Understanding the implications of global climate governance is critical for achieving sustainable economic development, given that the economic impacts of climate change and policies are disproportionately distributed across regions. We estimate the updated damage functions and construct an uncertainty analysis framework to assess whether stringent climate policies entail economic benefits in terms of growth and inequality. The findings show that although climate policies slow the pace of economic growth, the benefits of avoided damage may overweight policy costs in the long run. Moreover, pursuing the 1.5°C goal slows economic catch-up of poor countries in the short to medium term relative to 2°C, but improves global inequality in the long run. This situation may, however, change when moving to a fast-growing and fossil-fueled world, in which inequalities gradually decline but start to rise after 2065. This study highlights the importance of synergizing the stringent 1.5°C goal with economic inequality alleviation.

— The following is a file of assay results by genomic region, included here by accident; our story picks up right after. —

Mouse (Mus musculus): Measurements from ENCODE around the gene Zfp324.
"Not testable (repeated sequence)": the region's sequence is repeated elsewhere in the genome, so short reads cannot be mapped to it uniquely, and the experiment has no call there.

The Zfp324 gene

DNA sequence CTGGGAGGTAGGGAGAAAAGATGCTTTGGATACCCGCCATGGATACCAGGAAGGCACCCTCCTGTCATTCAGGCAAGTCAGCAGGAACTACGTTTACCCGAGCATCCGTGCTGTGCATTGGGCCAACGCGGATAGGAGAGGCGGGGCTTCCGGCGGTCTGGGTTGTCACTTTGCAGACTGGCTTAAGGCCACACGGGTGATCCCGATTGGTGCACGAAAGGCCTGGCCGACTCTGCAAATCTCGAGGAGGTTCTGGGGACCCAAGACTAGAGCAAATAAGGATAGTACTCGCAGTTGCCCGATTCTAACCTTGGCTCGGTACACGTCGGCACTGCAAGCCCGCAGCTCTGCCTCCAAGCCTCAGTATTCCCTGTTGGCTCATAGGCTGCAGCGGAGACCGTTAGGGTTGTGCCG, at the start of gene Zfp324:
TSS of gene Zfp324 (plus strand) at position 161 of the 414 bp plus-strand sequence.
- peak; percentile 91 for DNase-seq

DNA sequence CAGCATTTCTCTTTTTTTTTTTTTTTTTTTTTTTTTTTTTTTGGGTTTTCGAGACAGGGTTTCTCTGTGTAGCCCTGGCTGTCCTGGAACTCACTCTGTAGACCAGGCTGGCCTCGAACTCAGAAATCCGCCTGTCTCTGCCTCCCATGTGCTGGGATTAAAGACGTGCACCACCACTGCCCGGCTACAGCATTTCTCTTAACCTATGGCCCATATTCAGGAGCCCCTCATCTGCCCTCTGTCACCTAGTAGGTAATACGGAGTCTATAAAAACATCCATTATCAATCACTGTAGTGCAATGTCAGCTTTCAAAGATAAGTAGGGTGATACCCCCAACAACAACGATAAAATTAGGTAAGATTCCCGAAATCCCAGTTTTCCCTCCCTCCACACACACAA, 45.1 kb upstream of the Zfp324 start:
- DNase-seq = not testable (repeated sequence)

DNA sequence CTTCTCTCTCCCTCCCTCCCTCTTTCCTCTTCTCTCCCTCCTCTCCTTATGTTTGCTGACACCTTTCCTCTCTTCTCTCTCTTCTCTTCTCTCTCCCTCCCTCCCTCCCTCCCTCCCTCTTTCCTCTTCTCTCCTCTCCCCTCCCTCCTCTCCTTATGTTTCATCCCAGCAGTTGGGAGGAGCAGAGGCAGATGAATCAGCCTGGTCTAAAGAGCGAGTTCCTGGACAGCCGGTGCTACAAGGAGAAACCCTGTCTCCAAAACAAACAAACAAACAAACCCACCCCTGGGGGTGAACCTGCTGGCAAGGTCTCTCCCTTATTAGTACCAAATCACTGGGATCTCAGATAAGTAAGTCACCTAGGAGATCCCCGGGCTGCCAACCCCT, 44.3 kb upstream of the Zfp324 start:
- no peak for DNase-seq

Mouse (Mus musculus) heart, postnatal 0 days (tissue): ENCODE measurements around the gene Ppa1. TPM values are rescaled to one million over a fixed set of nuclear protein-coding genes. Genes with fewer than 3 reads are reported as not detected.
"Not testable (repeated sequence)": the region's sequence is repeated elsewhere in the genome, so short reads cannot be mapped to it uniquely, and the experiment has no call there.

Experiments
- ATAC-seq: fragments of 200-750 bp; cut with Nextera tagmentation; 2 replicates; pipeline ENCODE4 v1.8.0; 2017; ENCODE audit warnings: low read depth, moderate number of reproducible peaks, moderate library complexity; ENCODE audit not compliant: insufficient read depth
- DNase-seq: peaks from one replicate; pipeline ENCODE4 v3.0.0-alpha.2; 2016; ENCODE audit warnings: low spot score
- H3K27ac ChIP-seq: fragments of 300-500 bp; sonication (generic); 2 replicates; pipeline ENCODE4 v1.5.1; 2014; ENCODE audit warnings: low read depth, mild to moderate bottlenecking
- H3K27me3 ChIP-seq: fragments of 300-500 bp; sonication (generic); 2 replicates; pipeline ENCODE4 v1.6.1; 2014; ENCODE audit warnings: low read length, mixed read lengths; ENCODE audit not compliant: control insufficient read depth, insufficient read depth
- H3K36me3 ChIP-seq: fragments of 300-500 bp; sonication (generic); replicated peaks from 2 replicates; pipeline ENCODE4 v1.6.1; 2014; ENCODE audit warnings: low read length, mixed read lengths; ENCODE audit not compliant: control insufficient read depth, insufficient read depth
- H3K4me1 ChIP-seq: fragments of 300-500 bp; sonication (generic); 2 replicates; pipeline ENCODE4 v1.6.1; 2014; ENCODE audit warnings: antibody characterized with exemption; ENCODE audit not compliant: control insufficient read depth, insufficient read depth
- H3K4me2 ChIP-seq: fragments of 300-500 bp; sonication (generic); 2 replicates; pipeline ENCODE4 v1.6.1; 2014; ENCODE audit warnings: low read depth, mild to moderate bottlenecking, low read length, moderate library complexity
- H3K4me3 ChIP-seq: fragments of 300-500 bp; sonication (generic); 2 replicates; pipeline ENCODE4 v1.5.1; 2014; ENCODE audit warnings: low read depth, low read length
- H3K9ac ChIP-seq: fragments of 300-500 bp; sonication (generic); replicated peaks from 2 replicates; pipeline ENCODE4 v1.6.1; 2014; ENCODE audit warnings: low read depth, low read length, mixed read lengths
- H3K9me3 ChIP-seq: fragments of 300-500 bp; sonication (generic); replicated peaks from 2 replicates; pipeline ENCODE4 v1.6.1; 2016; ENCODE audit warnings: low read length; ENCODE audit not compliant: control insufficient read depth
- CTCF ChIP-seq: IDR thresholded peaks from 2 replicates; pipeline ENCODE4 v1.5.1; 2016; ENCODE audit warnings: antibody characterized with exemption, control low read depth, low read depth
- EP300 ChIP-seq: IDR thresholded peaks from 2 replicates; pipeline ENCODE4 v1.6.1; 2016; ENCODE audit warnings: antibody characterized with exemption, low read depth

iScience, Volume 26, Issue 1, 20 January 2023, 105734,